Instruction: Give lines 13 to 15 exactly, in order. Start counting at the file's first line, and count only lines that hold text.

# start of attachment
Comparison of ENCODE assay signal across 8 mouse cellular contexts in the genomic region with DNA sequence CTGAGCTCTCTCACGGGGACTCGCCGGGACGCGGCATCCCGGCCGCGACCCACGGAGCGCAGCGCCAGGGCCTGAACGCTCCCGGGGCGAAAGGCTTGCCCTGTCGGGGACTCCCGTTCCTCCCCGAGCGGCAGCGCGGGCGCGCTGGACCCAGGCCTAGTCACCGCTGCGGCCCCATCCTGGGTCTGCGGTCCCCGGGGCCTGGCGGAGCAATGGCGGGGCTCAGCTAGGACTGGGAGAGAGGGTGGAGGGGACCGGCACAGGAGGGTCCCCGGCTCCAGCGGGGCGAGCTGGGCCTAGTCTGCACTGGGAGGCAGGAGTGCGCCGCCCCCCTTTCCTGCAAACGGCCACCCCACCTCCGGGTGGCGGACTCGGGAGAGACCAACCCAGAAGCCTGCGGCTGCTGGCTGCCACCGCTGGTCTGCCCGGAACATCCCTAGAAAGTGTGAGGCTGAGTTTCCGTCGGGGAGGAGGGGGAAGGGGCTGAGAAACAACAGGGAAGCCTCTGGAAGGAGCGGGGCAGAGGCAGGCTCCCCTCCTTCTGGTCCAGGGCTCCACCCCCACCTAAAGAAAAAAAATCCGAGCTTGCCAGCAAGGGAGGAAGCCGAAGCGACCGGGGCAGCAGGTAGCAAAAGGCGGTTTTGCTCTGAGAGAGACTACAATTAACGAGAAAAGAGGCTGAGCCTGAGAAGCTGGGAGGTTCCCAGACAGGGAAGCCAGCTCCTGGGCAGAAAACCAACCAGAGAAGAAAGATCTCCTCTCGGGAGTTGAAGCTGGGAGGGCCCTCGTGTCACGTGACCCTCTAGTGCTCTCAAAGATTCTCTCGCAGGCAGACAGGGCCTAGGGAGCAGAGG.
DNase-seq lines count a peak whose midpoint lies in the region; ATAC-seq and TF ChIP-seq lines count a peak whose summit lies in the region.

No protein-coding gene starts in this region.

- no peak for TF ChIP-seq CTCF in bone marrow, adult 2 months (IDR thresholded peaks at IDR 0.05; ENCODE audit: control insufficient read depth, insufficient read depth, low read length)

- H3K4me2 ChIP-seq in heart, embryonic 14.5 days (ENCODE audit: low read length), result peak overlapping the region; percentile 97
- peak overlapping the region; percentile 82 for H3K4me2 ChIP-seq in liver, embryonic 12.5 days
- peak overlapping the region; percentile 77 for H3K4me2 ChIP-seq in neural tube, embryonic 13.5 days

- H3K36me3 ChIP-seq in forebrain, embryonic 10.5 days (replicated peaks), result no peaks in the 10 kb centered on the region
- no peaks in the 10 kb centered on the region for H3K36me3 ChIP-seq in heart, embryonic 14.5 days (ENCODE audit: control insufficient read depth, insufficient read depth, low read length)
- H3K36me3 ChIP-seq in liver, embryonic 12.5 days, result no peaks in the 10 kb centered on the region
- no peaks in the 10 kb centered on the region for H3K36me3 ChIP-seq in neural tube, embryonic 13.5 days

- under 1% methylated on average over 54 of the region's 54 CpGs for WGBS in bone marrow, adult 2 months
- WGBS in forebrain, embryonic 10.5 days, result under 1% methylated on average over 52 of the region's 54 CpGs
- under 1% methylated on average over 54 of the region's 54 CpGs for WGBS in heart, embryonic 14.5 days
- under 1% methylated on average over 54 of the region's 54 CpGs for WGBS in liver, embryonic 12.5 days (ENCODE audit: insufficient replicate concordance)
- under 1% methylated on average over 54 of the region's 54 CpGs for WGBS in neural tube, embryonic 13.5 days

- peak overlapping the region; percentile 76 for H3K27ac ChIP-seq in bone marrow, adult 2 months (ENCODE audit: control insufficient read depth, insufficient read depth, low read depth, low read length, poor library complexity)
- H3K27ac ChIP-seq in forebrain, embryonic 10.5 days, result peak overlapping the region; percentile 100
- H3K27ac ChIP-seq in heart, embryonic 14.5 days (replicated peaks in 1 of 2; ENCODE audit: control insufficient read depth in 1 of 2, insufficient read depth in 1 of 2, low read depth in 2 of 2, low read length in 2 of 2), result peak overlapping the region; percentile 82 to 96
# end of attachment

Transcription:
- WGBS in forebrain, embryonic 10.5 days, result under 1% methylated on average over 52 of the region's 54 CpGs
- under 1% methylated on average over 54 of the region's 54 CpGs for WGBS in heart, embryonic 14.5 days
- under 1% methylated on average over 54 of the region's 54 CpGs for WGBS in liver, embryonic 12.5 days (ENCODE audit: insufficient replicate concordance)